Psalm 66:8–15; Proverbs 11; 1 Corinthians 15:17–28

Psalm 66:8–15: This middle stanza is a fervent prayer of both thanksgiving and supplication, as it recounts God’s former interventions with Israel. It begins pretty conventionally with a call to worship and a reminder of how God has kept the psalmist (if not all of Israel) on a straight path:
Bless, O peoples, our God,
and make heard the sound of His praise,
Who has kept us in life,
and let not our foot stumble.” (8, 9)

Our psalmist then recalls from history how God has kept them on that straight path via various trials and tribulations:
For You tested us, God,
You refined us as silver refined.
You trapped us in a net,
placed heavy cords around our loins.
You let people ride over us.” (10-12a)

This is a good reminder that life is not smooth and easy—even for us people of faith. New Christians who think they’re therefore entitled to a free pass from obstacles and tough times are simply deluding themselves. In fact, in this post-Christian world we find ourselves in, living an honest Christian life may even be tougher than for those who have no faith at all.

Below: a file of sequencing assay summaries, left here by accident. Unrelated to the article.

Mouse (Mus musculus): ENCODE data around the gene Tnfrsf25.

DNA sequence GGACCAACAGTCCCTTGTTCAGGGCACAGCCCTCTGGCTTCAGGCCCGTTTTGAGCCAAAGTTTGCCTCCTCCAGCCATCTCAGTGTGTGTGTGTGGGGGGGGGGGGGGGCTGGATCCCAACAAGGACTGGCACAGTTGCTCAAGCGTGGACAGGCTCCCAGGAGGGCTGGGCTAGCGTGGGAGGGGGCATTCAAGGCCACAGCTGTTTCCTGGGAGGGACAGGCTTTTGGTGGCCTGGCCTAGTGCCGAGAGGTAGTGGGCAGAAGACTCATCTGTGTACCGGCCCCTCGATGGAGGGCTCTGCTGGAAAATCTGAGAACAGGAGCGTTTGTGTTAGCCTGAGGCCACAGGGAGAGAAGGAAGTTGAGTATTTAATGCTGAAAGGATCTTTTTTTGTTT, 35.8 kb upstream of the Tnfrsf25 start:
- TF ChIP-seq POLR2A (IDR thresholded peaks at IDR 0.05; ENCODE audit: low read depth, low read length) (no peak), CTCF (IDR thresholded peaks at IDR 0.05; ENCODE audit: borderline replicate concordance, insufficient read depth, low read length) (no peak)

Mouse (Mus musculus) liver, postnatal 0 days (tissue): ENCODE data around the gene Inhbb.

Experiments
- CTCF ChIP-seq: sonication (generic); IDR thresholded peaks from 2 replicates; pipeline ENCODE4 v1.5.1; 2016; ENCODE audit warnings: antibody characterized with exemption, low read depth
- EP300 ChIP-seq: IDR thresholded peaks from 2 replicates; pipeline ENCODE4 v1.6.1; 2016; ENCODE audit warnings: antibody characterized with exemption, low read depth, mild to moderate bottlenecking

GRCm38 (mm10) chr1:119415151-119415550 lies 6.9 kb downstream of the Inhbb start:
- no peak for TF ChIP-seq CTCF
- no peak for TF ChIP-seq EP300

But without fail God always brings us to the other side of tribulation—and in that reality lies our great hope:
We came into fire and water—
and You brought us out to great ease.” (12b)

The poem’s point of  view suddenly shifts to the first person as the psalmist describes how he will fulfill his promise to thank God at the temple for bringing him through all the trials he has endured:
I shall come to Your house with burnt-offerings
I shall pay to You my vows
that my lips uttered,
that my mouth spoke in my straits.” (13, 14)